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O’Merrial Butchee is a firm believer that even in Northwest Indiana, changes that we dream about can come to be without waiting on a political group or organization to say “this is what it’s going to be.”

“I think it will be the responsibility on each and every one of us to make it happen,” says Butchee, the honoree of this year’s Public Service Award.

Butchee has been making things happen in a lot of places for a long time. She is the former treasurer of American Can Co. where she managed a portfolio that covered six manufacturing facilities, as well as most of the major automotive companies that used aluminum and aluminum products in their cars and SUVs in the U.S., Canada and Mexico.

“I negotiated finance agreements that included but not limited to land agreements; the construction and financing of a new plant for Chrysler; the remediation of landfills; developed their first technological driven cash management system; and served as one of the chief credit representatives for the second largest secondary aluminum smelter in the country,” she says.

With a lifetime of experience as an entrepreneur, author, business and community leader, Butchee started a training and consulting organization, Visionamics, Inc., where she experienced best practices and innovative works of clients such as Johnson Controls, McDonald's Corp., Northwestern Mutual Life Insurance Co. and the Environmental Protection Agency.

“After training for McDonald' s Corp. for approximately four years and receiving some of the best evaluations that they had ever received for any workshop, they contracted me to develop their Career Professional Women's Development Program for their U.S. employees,” she says. “In 2009 I created and developed the standard training program used for developing future senior female leaders at McDonald's. To the best of my knowledge, they are still using it today. The broad-range of products, services and benchmarking techniques gave me the experience, knowledge and examples from these global companies to better equip my face-to-face and online students with timely and meaningful training.”

While simultaneously closing down her lucrative training business after 14 years, Butchee began teaching as an adjunct at Ivy Tech. For the last 17 years she’s taught several business courses and technical writing for engineers at ArcelorMittal.

“Presently I teach union apprentices technical writing for the bricklayers, plumbers and sheet metalworkers unions,” she says. “I also developed the first course in the Ivy Tech system directed at teaching business skills and related matters to non-business majors.”

Butchee’s fondness for Ivy Tech and observing the college living up to its mission "changing lives … making Indiana great" sparked a sense of wanting to do more for the community she loved.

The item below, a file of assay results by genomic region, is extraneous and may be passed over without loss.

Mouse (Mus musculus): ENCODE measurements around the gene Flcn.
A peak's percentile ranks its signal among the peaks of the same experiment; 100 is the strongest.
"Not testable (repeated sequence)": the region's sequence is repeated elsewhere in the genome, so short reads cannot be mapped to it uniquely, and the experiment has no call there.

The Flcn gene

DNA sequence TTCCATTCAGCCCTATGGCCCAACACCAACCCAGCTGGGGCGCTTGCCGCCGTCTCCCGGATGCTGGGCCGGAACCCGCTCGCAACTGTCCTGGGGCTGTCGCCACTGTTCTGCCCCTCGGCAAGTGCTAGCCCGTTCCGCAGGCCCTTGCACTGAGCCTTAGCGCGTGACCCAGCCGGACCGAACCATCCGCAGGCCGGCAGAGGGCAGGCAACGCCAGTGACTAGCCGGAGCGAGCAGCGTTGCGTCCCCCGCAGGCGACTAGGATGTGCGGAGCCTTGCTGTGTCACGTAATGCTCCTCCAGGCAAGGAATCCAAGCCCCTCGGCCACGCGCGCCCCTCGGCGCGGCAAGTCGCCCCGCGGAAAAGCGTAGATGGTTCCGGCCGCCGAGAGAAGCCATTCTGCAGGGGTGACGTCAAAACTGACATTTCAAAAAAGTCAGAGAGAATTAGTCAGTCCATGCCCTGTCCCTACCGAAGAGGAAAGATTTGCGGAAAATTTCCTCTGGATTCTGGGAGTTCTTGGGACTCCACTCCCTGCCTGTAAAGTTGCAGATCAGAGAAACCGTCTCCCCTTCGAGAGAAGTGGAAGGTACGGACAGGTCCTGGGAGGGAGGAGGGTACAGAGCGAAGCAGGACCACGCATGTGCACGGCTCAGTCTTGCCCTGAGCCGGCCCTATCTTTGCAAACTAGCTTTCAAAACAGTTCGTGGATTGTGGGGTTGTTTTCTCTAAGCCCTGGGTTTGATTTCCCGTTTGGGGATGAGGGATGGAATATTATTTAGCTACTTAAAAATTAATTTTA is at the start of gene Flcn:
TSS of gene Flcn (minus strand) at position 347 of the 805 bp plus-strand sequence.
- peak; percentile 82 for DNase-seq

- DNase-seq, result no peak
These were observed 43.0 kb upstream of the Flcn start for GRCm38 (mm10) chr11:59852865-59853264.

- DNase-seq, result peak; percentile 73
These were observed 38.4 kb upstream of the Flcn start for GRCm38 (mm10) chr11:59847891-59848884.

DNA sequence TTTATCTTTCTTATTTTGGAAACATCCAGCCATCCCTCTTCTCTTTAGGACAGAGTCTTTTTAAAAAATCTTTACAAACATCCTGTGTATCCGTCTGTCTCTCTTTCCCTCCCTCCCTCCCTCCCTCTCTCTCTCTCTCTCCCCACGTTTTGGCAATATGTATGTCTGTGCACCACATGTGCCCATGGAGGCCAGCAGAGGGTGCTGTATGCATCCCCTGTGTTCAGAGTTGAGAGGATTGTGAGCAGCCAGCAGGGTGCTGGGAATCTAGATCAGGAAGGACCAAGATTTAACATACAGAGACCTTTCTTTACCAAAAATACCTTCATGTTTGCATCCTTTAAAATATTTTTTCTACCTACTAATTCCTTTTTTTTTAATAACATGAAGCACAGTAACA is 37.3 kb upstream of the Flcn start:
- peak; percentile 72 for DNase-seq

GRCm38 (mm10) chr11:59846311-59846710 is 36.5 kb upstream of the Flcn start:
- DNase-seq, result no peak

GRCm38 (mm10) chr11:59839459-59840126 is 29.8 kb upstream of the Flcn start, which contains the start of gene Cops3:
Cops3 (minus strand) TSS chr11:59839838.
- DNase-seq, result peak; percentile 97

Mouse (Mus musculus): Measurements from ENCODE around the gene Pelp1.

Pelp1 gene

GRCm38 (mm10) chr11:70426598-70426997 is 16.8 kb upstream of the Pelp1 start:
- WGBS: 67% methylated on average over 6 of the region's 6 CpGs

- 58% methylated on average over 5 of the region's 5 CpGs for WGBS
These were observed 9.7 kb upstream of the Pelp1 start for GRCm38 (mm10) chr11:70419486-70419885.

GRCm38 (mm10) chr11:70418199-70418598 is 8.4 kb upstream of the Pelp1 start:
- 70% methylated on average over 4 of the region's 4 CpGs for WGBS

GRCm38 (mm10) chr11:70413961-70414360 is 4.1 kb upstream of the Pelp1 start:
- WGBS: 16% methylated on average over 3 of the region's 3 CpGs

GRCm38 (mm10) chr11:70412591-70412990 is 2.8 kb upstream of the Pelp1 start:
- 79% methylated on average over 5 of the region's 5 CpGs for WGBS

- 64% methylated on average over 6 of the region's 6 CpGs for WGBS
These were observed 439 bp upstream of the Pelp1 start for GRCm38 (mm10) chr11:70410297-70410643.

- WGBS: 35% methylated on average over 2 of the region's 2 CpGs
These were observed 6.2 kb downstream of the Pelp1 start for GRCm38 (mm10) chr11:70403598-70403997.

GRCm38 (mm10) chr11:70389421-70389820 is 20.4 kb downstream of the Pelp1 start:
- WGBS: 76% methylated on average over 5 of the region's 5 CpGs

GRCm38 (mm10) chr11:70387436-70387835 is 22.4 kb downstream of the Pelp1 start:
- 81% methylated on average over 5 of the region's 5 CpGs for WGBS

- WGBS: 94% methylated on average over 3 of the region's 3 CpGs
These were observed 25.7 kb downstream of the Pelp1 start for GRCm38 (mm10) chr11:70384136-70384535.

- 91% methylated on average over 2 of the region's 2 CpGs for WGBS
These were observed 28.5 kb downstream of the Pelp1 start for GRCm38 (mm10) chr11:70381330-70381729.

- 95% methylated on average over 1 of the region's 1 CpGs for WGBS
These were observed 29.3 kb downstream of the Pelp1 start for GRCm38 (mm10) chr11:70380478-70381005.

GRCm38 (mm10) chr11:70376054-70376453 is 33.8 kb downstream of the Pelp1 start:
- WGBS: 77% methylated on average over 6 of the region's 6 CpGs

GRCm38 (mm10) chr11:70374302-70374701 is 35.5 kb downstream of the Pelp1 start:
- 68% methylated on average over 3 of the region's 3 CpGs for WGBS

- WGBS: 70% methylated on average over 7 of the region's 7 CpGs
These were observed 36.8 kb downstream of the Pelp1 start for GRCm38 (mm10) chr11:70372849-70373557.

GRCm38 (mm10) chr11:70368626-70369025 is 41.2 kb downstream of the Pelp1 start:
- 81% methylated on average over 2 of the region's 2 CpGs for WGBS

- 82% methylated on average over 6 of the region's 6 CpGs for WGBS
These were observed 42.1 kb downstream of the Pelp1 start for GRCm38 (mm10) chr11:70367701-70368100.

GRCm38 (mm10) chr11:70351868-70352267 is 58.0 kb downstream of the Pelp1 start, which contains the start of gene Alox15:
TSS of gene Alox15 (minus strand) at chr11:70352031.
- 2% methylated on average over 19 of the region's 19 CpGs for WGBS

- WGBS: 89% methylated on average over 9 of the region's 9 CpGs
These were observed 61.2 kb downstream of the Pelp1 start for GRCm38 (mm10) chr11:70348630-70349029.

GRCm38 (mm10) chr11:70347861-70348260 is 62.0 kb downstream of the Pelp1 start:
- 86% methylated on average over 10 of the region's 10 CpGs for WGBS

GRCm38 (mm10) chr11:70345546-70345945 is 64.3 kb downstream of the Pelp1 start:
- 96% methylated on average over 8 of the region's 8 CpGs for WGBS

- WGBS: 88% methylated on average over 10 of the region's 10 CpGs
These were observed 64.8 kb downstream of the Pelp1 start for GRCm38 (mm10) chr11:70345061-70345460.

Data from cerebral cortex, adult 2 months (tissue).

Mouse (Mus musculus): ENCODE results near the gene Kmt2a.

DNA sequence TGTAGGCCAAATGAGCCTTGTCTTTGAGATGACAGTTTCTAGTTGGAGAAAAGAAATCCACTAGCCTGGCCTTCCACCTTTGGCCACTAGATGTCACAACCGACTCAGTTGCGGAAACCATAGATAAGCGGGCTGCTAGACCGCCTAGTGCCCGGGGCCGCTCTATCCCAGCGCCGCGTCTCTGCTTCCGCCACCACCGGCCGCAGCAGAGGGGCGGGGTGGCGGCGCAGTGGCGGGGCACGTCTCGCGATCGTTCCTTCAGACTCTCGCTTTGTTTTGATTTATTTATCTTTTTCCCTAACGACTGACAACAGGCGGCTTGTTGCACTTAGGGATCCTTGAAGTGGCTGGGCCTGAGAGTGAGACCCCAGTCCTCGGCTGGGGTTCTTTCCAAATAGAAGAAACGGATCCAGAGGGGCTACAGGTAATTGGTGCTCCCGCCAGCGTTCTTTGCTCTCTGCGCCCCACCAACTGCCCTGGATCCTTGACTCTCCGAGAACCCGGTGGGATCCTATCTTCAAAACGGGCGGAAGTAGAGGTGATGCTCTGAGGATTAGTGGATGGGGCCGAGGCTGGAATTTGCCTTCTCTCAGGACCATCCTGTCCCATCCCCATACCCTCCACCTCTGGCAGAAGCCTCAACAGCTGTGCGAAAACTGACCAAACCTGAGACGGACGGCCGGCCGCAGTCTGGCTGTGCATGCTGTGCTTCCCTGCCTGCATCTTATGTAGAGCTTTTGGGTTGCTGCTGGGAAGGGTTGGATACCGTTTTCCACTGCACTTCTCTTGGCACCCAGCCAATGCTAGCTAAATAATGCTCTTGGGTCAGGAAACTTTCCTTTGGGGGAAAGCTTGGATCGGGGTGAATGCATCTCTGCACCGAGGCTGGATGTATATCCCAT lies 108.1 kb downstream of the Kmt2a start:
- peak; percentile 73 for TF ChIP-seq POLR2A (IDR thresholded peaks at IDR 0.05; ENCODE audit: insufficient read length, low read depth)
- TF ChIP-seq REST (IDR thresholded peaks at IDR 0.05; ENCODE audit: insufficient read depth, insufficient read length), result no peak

“I then pursued my full-time interest at Ivy Tech and landed the position of Director of the Gerald I. Lamkin Innovation & Entrepreneurship Center at Ivy Tech Community College Northwest where I serve seven counties and Ivy Tech's four campuses located in Gary, East Chicago, Michigan City and Valparaiso,” she says.

When what is now known as the One Region effort began several years ago, Butchee launched the “Dare to Dream” project made possible by a Knight Foundation grant that allowed a team of seven sister universities and colleges, 30 community groups and organizations and “highly motivated people” to communicate how they would be "better together."

“The goal was to discuss how our seven counties had the power of friendly conversations to improve our ability to collaborate and move the region forward,” she says. “I firmly believe that our future mandates a spirit of cooperation for sustainability in this global economy.”

She also put “leadership legs” under an idea created by former Ivy Tech Chancellor Guadalupe Valtierra, as well as her assistant director, John Davies, and moved the Society of Innovators of Northwest Indiana into becoming a premier organization for discovering and celebrating innovative thinking. Butchee served as the interim chair of The Society prior to the election of Richard Sussman of ArcelorMittal.

Butchee is a member of several boards and is especially fond of her membership with the Gary Chamber of Commerce because “it’s more than a meeting.”

"I’d rather be at a meeting where we spend an extra five to 10 minutes where everyone has an opportunity to introduce themselves and tell the group what they are about and what they do,” she says. “An old fashioned format where people get a chance to know each other.”

Butchee says she is committed to lifelong learning. At first she was embarrassed when The Times ran an article last year announcing her as the recipient of a $500 award from Centier Bank for the best entrepreneur plan written in an Indiana University Northwest master's program.

“I was able to accept it once I recognized the fact that this award was evidence of my lifelong learning commitment,” she says. “I take pride in ‘walking my talk.’”

Davies says Butchee is one of those charismatic leaders who populate our everyday lives, and when she walks into a room “you pay attention.”

“Part of this is her voice,” Davies says. “It’s distinctive and clear, not muddled.”

Davies says Butchee is fiercely loyal to her team, her college and her community.

“She creates a culture around her in which all flourish, even the least of us,” he says. “She makes us better and while we may do amazing things, we’re really part of a culture branded by O’Merrial that states ‘We can do anything we put our minds to do.’”

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